Blithe talk about “kicking Turkey out of NATO” remains beside the point. The primary issue is to isolate Erdoğan internationally and within Turkey, and prepare long-term plans against the possibility of an expansionist neo-Ottoman Turkey over the next decades. New U.S. sanctions—long prepared in anticipation of a moment that has now arrived—should be supplemented by support for Turkey’s opposition sectors.

Second, as if more proof were needed, European states and the European Union as a whole have been shown to be both unwilling and unable to engage with issues that affect them directly. They cannot project meaningful force to protect populations, territory, or anything else, adopt punitive policies of any severity, or even defend themselves against Islamic State, except as a domestic security issue. Halting European military exports to Turkey, which is largely self-sufficient militarily, is a small gesture.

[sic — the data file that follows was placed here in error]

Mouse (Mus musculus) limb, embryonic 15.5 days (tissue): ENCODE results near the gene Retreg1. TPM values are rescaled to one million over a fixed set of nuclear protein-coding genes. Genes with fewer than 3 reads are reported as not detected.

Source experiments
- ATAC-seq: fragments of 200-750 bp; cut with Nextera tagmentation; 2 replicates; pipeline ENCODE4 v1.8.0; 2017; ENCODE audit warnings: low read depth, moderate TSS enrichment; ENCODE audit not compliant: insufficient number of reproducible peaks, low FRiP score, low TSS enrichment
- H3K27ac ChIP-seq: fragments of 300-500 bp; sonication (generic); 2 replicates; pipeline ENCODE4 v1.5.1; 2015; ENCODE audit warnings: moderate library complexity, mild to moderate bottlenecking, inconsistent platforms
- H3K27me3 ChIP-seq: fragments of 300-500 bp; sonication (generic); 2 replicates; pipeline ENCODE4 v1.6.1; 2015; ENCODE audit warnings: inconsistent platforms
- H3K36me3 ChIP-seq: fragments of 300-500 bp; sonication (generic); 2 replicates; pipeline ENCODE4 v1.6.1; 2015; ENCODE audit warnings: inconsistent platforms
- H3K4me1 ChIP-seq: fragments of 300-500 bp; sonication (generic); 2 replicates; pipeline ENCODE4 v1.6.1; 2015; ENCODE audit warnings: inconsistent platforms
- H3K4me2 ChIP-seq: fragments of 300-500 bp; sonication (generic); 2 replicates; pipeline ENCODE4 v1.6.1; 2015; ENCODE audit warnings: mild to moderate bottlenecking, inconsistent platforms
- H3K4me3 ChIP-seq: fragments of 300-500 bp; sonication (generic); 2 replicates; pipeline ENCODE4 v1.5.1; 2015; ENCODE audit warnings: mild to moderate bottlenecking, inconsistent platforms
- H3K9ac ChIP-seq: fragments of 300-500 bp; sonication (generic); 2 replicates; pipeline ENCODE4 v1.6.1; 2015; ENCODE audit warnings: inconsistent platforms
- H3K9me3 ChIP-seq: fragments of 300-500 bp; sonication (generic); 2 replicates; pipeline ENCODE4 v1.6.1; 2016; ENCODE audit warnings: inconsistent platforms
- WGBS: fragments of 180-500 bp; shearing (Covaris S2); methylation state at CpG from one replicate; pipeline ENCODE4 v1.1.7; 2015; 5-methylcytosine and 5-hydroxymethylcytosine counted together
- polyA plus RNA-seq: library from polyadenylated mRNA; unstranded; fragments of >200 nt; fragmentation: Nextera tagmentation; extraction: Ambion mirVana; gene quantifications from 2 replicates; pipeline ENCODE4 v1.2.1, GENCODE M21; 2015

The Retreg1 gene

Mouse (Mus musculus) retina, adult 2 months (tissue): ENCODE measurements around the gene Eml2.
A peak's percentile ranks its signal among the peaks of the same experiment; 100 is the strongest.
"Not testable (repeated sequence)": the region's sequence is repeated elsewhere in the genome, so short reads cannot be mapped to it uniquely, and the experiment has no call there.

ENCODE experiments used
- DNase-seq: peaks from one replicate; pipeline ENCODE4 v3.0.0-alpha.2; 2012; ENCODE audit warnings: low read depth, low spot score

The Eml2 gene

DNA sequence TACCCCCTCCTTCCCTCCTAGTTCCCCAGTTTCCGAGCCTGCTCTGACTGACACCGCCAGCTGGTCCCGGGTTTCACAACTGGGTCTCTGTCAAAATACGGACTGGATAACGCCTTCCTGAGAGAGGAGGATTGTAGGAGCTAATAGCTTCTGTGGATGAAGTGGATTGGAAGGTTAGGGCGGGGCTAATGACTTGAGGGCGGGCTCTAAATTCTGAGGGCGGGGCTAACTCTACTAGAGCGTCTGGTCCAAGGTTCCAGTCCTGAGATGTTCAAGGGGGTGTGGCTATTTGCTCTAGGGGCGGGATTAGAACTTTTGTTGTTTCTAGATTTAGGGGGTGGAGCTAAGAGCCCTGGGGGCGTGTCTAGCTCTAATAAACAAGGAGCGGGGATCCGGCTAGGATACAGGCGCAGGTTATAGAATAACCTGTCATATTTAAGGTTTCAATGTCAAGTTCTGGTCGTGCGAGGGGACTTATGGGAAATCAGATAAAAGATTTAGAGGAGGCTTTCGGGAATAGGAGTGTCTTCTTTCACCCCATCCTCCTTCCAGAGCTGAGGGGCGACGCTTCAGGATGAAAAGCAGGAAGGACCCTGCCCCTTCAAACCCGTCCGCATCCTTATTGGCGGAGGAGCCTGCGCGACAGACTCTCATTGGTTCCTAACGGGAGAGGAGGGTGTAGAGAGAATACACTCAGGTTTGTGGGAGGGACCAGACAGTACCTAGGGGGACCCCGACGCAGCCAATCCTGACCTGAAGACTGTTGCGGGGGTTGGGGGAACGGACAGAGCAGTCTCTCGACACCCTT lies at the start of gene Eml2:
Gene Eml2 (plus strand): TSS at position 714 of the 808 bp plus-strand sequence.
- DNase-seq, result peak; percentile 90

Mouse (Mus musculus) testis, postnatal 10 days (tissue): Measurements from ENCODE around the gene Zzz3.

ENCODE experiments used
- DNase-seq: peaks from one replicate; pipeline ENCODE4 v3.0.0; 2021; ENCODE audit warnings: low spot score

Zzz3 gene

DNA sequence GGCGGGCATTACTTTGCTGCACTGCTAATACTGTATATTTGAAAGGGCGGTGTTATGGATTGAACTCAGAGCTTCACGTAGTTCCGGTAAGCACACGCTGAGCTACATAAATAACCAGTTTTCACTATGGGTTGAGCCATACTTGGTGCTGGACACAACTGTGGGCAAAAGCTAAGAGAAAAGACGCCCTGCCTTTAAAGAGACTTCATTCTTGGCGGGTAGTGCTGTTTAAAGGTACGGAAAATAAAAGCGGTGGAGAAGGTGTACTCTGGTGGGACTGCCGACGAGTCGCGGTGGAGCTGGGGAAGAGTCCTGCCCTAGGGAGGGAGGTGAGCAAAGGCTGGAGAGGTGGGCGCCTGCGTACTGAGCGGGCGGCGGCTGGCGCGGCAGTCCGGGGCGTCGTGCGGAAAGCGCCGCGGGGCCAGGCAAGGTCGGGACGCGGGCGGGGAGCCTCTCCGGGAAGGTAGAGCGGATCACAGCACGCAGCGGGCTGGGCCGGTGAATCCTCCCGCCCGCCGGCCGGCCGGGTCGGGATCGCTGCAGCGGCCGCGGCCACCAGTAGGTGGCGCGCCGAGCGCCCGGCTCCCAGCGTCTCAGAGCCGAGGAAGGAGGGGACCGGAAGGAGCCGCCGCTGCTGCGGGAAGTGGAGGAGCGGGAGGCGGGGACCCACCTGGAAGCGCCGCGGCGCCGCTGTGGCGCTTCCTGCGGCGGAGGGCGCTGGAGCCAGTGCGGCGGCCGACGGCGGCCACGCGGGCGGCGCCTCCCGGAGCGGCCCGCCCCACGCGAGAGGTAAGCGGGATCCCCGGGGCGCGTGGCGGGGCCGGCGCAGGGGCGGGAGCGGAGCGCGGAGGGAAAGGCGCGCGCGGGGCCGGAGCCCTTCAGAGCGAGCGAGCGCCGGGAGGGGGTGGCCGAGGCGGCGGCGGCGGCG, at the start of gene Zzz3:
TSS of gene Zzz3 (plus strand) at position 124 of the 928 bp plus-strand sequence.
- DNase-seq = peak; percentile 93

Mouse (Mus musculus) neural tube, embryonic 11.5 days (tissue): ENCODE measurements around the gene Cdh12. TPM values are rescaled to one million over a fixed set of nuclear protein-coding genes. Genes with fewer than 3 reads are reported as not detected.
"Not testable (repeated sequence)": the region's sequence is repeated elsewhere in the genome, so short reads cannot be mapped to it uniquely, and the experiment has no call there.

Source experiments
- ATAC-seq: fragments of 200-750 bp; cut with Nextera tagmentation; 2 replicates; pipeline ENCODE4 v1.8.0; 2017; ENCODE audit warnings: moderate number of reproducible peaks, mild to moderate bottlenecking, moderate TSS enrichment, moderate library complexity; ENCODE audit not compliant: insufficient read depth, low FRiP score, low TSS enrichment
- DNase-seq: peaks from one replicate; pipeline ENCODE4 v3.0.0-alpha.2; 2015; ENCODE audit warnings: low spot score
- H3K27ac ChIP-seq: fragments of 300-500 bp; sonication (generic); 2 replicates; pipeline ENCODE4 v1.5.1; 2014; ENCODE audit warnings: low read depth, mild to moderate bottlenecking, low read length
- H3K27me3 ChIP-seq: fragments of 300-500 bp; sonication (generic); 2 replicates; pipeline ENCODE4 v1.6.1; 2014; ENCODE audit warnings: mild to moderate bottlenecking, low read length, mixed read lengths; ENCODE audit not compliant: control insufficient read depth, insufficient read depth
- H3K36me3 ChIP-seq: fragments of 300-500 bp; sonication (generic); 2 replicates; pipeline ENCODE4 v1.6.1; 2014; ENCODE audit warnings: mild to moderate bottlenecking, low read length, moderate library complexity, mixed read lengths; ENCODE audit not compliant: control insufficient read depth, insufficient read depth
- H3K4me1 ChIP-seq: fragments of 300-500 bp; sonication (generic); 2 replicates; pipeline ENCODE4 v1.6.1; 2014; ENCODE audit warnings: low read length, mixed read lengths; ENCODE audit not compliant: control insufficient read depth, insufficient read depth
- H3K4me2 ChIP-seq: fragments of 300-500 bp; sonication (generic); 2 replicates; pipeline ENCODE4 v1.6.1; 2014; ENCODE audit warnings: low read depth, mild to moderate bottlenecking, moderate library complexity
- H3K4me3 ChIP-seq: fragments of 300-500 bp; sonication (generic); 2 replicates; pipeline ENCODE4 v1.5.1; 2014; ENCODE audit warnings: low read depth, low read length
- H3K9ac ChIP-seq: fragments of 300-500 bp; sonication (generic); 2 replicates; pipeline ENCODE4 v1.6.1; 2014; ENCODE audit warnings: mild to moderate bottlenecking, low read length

Europe’s failure of will over Turkey must be coupled with German eagerness to continue trade with Iran and energy dependence on Russia, general European unwillingness to sanction Iran’s nuclear abuses, and inability to comprehensively address the migration crisis—except to punish Eastern European states that do have controls in place.

The fabric of the postwar European alliance was challenged long before Turkey’s invasion of northern Syria. The United States is expected to provide leadership and military forces and to respond unquestioningly to European moralizing. A comprehensive rethinking of U.S. defense policy with respect to Europe is therefore long overdue, NATO included.

Third, one of the most clarifying reactions to the Turkish invasion was that much of the U.S. electorate applauded the U.S. withdrawal and resents elite hypocrisy, Turkish brutality and European weakness. It is an inescapable fact that the experts and media mouthpieces who created the incoherent U.S. Syrian deployment under Obama—and then decried it under Trump—are now defending it.